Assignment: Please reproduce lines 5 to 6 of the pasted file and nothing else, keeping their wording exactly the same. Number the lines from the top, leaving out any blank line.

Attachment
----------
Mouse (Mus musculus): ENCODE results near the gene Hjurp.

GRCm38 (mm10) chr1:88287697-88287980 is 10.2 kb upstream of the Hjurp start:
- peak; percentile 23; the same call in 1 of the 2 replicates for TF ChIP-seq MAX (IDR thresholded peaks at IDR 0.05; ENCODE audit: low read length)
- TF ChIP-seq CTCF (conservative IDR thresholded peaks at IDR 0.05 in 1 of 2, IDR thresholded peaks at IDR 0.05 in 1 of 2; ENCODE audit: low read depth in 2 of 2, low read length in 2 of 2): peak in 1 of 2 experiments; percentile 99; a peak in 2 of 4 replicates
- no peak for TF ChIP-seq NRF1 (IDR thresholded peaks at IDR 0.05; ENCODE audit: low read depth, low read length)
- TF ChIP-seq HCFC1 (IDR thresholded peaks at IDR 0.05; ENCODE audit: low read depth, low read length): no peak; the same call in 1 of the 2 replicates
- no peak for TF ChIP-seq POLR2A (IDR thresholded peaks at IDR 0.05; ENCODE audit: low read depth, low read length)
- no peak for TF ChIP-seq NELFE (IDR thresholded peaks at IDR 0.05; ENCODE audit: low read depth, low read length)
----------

- no peak for TF ChIP-seq NRF1 (IDR thresholded peaks at IDR 0.05; ENCODE audit: low read depth, low read length)
- TF ChIP-seq HCFC1 (IDR thresholded peaks at IDR 0.05; ENCODE audit: low read depth, low read length): no peak; the same call in 1 of the 2 replicates